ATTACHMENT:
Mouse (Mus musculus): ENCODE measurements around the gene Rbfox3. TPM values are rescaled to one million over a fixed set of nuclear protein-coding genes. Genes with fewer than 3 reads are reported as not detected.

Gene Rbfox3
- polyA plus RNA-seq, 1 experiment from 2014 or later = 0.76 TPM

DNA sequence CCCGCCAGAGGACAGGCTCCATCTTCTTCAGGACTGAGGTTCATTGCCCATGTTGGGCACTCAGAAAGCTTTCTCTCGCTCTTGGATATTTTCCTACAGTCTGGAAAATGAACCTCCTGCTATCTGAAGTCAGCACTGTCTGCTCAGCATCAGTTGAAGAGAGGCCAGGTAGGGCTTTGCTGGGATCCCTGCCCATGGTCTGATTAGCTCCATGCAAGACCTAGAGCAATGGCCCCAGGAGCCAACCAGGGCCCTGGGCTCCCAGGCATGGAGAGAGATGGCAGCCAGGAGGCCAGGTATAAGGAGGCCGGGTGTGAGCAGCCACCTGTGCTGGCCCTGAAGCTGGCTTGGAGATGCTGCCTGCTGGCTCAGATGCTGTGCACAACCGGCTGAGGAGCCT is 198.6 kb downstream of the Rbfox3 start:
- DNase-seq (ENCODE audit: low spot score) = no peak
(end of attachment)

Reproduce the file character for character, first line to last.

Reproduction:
Mouse (Mus musculus): ENCODE measurements around the gene Rbfox3. TPM values are rescaled to one million over a fixed set of nuclear protein-coding genes. Genes with fewer than 3 reads are reported as not detected.

Gene Rbfox3
- polyA plus RNA-seq, 1 experiment from 2014 or later = 0.76 TPM

DNA sequence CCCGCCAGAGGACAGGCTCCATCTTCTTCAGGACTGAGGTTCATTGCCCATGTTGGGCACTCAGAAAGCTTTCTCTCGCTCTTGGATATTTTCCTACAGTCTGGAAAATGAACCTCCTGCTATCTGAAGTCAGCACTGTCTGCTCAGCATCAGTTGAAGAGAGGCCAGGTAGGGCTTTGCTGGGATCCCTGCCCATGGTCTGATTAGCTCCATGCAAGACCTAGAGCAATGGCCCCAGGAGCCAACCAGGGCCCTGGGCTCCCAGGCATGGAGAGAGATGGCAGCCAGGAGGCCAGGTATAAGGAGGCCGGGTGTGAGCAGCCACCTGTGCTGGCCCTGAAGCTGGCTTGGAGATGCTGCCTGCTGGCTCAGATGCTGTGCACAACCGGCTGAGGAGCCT is 198.6 kb downstream of the Rbfox3 start:
- DNase-seq (ENCODE audit: low spot score) = no peak